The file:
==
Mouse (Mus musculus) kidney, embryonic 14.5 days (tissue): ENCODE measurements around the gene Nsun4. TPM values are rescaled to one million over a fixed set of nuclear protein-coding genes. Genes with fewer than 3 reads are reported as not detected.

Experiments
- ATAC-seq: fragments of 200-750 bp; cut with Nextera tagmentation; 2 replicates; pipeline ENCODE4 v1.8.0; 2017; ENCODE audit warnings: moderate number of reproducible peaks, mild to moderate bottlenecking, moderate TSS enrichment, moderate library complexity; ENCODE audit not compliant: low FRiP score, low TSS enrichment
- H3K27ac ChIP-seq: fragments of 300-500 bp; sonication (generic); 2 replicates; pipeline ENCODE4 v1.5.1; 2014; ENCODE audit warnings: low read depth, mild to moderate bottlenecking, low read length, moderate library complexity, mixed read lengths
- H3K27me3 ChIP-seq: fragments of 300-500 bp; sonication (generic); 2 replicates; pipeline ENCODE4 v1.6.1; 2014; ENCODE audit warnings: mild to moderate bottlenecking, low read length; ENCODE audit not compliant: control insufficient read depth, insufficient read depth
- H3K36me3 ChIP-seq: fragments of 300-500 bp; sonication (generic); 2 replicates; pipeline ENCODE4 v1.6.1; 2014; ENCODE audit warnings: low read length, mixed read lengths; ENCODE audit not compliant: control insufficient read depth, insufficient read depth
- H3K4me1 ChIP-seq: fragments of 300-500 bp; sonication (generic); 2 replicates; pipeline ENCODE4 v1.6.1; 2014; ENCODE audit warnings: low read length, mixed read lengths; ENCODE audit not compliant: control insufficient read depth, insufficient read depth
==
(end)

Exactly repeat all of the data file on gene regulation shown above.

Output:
Mouse (Mus musculus) kidney, embryonic 14.5 days (tissue): ENCODE measurements around the gene Nsun4. TPM values are rescaled to one million over a fixed set of nuclear protein-coding genes. Genes with fewer than 3 reads are reported as not detected.

Experiments
- ATAC-seq: fragments of 200-750 bp; cut with Nextera tagmentation; 2 replicates; pipeline ENCODE4 v1.8.0; 2017; ENCODE audit warnings: moderate number of reproducible peaks, mild to moderate bottlenecking, moderate TSS enrichment, moderate library complexity; ENCODE audit not compliant: low FRiP score, low TSS enrichment
- H3K27ac ChIP-seq: fragments of 300-500 bp; sonication (generic); 2 replicates; pipeline ENCODE4 v1.5.1; 2014; ENCODE audit warnings: low read depth, mild to moderate bottlenecking, low read length, moderate library complexity, mixed read lengths
- H3K27me3 ChIP-seq: fragments of 300-500 bp; sonication (generic); 2 replicates; pipeline ENCODE4 v1.6.1; 2014; ENCODE audit warnings: mild to moderate bottlenecking, low read length; ENCODE audit not compliant: control insufficient read depth, insufficient read depth
- H3K36me3 ChIP-seq: fragments of 300-500 bp; sonication (generic); 2 replicates; pipeline ENCODE4 v1.6.1; 2014; ENCODE audit warnings: low read length, mixed read lengths; ENCODE audit not compliant: control insufficient read depth, insufficient read depth
- H3K4me1 ChIP-seq: fragments of 300-500 bp; sonication (generic); 2 replicates; pipeline ENCODE4 v1.6.1; 2014; ENCODE audit warnings: low read length, mixed read lengths; ENCODE audit not compliant: control insufficient read depth, insufficient read depth